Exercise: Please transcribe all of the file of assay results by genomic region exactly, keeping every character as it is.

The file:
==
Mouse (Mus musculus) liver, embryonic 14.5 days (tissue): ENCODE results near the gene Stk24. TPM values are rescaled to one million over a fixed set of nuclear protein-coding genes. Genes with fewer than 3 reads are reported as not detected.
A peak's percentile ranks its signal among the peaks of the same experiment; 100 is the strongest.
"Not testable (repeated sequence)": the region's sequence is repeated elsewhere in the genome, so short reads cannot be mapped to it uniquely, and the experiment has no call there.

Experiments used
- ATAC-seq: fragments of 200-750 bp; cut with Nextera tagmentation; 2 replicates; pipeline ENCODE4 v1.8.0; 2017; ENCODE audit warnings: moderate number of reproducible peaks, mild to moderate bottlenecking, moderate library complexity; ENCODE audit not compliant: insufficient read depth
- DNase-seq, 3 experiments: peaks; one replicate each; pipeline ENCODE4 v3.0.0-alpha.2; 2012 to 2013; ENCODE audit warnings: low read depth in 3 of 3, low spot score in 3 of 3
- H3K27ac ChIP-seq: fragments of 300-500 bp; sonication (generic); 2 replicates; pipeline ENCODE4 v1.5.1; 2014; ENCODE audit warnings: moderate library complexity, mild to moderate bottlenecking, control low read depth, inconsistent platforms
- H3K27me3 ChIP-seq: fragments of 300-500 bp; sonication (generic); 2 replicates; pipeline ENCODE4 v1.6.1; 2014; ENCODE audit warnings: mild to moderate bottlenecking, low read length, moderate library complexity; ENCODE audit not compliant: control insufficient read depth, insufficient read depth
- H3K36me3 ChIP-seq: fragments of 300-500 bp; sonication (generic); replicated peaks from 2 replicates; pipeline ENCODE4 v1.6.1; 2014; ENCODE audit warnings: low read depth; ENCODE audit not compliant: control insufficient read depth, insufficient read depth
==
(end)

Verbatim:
Mouse (Mus musculus) liver, embryonic 14.5 days (tissue): ENCODE results near the gene Stk24. TPM values are rescaled to one million over a fixed set of nuclear protein-coding genes. Genes with fewer than 3 reads are reported as not detected.
A peak's percentile ranks its signal among the peaks of the same experiment; 100 is the strongest.
"Not testable (repeated sequence)": the region's sequence is repeated elsewhere in the genome, so short reads cannot be mapped to it uniquely, and the experiment has no call there.

Experiments used
- ATAC-seq: fragments of 200-750 bp; cut with Nextera tagmentation; 2 replicates; pipeline ENCODE4 v1.8.0; 2017; ENCODE audit warnings: moderate number of reproducible peaks, mild to moderate bottlenecking, moderate library complexity; ENCODE audit not compliant: insufficient read depth
- DNase-seq, 3 experiments: peaks; one replicate each; pipeline ENCODE4 v3.0.0-alpha.2; 2012 to 2013; ENCODE audit warnings: low read depth in 3 of 3, low spot score in 3 of 3
- H3K27ac ChIP-seq: fragments of 300-500 bp; sonication (generic); 2 replicates; pipeline ENCODE4 v1.5.1; 2014; ENCODE audit warnings: moderate library complexity, mild to moderate bottlenecking, control low read depth, inconsistent platforms
- H3K27me3 ChIP-seq: fragments of 300-500 bp; sonication (generic); 2 replicates; pipeline ENCODE4 v1.6.1; 2014; ENCODE audit warnings: mild to moderate bottlenecking, low read length, moderate library complexity; ENCODE audit not compliant: control insufficient read depth, insufficient read depth
- H3K36me3 ChIP-seq: fragments of 300-500 bp; sonication (generic); replicated peaks from 2 replicates; pipeline ENCODE4 v1.6.1; 2014; ENCODE audit warnings: low read depth; ENCODE audit not compliant: control insufficient read depth, insufficient read depth